Using Satellites to Search for Bigfoot

by | Sep 2, 2015 | Cryptozoology, Investigation, Media Literacy, Research, Skepticism | 0 comments

When adventurer Steve Fossett went missing Sept. 3, 2007, Web users were enlisted to help in Fossett’s rescue from the comfort of their own homes. Using a program called Mechanical Turk, high-resolution satellite imagery of the search area was collected from a company called Digital Globe. Participants were shown a single satellite image and asked to note any objects or wreckage that could be a plane or its debris. Though Fossett and his plane remain missing, the satellite technology used to search for him could theoretically be applied to other searches, and may finally verify the existence of large, mysterious creatures reputed to inhabit the globe. Unknown animals such as Bigfoot and the Loch Ness monster, for example, might be easily located and captured–if indeed they exist.

While satellites would be of limited use in heavily wooded areas, Bigfoot creatures have been reported in many areas with relatively little forest, including Nevada, New Mexico, Utah, Texas, and Arizona. A single twelve-foot Bigfoot may or may not be hard to spot, but a family of them surely would be easier to find. Furthermore, there cannot be only one Bigfoot; there must be a breeding population of them, by some estimates 6,000 to 10,000 in North America alone. Surely a coordinated, close inspection should reveal dozens, if not hundreds or thousands, of Bigfoot in remote areas at any given time.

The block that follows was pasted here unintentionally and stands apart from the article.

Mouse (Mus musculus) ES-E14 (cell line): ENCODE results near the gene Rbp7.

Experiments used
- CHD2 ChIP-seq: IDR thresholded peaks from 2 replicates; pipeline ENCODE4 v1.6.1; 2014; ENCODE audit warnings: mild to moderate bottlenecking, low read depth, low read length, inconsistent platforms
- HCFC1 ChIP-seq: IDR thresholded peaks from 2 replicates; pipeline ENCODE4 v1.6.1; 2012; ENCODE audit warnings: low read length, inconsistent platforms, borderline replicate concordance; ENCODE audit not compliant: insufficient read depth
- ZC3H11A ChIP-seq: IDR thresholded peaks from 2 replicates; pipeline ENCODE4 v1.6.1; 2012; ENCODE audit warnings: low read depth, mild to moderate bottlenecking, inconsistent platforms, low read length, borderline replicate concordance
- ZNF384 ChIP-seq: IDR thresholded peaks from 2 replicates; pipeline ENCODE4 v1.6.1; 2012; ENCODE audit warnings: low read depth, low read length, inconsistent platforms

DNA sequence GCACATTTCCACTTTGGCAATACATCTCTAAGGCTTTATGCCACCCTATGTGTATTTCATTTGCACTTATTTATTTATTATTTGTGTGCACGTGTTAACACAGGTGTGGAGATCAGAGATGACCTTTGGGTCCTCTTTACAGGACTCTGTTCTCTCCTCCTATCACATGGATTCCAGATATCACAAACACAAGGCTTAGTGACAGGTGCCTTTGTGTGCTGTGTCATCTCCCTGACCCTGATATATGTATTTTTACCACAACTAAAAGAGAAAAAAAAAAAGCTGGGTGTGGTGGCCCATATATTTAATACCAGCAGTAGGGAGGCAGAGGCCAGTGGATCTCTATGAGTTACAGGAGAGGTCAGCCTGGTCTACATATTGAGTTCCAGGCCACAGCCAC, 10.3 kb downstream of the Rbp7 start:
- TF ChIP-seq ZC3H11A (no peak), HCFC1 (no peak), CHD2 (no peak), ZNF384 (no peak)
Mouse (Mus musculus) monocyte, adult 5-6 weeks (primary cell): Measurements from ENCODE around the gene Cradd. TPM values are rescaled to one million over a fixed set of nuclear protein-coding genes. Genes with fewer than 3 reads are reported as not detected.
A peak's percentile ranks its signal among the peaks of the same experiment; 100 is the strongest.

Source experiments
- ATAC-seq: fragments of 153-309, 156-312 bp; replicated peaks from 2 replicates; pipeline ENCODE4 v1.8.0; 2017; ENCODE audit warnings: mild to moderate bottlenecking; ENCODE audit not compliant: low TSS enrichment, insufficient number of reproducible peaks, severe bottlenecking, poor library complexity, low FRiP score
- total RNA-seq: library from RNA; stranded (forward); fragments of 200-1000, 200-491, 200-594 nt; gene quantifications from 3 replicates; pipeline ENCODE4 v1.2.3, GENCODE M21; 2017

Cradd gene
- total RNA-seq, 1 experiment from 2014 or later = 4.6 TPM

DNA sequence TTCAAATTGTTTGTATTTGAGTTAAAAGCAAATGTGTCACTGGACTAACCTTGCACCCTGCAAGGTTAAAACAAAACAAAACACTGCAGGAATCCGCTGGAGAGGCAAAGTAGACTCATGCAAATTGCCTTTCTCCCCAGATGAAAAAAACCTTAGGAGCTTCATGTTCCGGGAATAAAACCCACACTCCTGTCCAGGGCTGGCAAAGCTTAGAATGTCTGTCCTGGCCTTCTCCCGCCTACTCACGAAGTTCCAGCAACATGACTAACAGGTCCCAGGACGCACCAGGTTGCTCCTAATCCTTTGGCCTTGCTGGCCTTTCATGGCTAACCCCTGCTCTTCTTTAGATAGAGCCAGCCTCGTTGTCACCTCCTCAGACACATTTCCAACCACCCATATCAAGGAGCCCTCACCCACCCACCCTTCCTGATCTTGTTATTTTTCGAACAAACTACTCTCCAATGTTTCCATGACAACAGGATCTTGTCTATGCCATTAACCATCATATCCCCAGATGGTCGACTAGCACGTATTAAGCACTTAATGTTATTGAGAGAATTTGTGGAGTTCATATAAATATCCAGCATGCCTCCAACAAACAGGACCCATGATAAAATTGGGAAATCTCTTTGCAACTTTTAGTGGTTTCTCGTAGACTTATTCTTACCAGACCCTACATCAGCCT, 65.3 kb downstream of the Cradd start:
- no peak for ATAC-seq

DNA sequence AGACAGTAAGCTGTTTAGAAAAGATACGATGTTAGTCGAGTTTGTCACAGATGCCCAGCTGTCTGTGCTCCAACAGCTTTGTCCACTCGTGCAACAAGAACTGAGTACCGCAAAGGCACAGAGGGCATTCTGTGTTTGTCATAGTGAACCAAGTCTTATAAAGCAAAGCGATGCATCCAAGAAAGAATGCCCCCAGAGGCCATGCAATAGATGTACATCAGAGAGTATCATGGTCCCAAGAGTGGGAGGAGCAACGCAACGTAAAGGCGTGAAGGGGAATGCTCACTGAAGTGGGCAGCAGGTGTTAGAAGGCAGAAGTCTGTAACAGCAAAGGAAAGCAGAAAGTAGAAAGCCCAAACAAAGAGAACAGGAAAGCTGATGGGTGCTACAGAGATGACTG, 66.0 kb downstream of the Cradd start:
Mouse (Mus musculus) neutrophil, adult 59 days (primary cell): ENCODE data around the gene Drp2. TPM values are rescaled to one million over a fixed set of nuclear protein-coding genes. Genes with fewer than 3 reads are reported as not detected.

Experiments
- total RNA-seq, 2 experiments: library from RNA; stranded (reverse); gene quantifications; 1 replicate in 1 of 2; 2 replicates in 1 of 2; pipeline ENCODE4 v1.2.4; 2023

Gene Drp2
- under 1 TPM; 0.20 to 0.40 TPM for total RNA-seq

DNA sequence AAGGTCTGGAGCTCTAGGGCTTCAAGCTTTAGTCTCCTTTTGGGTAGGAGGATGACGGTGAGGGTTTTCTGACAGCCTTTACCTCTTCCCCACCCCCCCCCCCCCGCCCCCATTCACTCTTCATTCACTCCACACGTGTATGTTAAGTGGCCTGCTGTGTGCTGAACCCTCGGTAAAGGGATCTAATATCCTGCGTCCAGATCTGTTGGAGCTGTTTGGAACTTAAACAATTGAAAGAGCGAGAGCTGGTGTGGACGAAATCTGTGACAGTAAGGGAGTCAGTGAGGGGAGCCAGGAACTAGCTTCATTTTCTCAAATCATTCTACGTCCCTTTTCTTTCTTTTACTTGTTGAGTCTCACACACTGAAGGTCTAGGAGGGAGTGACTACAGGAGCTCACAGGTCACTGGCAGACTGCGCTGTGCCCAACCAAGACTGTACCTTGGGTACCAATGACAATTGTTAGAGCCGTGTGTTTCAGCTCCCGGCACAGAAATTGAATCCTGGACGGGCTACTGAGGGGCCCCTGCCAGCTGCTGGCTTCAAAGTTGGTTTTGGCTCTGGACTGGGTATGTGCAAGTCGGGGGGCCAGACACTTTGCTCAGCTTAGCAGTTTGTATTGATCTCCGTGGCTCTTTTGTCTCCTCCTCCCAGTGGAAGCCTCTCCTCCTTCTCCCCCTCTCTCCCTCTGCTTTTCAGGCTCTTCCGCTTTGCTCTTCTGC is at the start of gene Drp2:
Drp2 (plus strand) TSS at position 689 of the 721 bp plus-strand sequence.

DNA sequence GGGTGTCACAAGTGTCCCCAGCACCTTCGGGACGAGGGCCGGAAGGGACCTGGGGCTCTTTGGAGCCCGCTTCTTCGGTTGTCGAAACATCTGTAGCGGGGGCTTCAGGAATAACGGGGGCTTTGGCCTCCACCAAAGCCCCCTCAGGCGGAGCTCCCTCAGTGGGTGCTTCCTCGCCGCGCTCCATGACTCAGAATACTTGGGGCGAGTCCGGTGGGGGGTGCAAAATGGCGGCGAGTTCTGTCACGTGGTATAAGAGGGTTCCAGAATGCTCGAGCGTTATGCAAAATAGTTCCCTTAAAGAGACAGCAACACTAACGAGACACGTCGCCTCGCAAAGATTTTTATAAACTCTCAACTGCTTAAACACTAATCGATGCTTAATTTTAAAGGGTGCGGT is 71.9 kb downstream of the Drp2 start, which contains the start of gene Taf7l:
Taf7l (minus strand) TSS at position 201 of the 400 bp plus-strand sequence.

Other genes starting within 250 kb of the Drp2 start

The search could include bodies of water as well. Many lake monsters and sea serpents are reported to be fifty feet or longer, and surface regularly where they are seen. If armchair investigators are up to the task, it should be possible to organize a team to monitor monster-inhabited lakes such as Scotland’s Loch Ness, Canada’s Lake Okanagan, and America’s Lake Champlain using Google Earth technology. Monster buffs don’t need to dip their toes into cold lakes or brave the wilderness to search for their quarry; they can scan a dozen square miles over cup of hot coffee at their leisure.

Of course, if such searches are done and still reveal no solid proof of the monsters’ existence, few minds will be changed. Diehard believers can always claim that all the monstrous beasts somehow hid undetected, or are masters at camouflage. Or the searchers didn’t look long enough, or in the right places. It only takes one live or dead Bigfoot or lake monster to forever prove that they exist, but nothing will ever prove they don’t…

You can find more on me and my work with a search for “Benjamin Radford” (not “Ben Radford”) on Vimeo.



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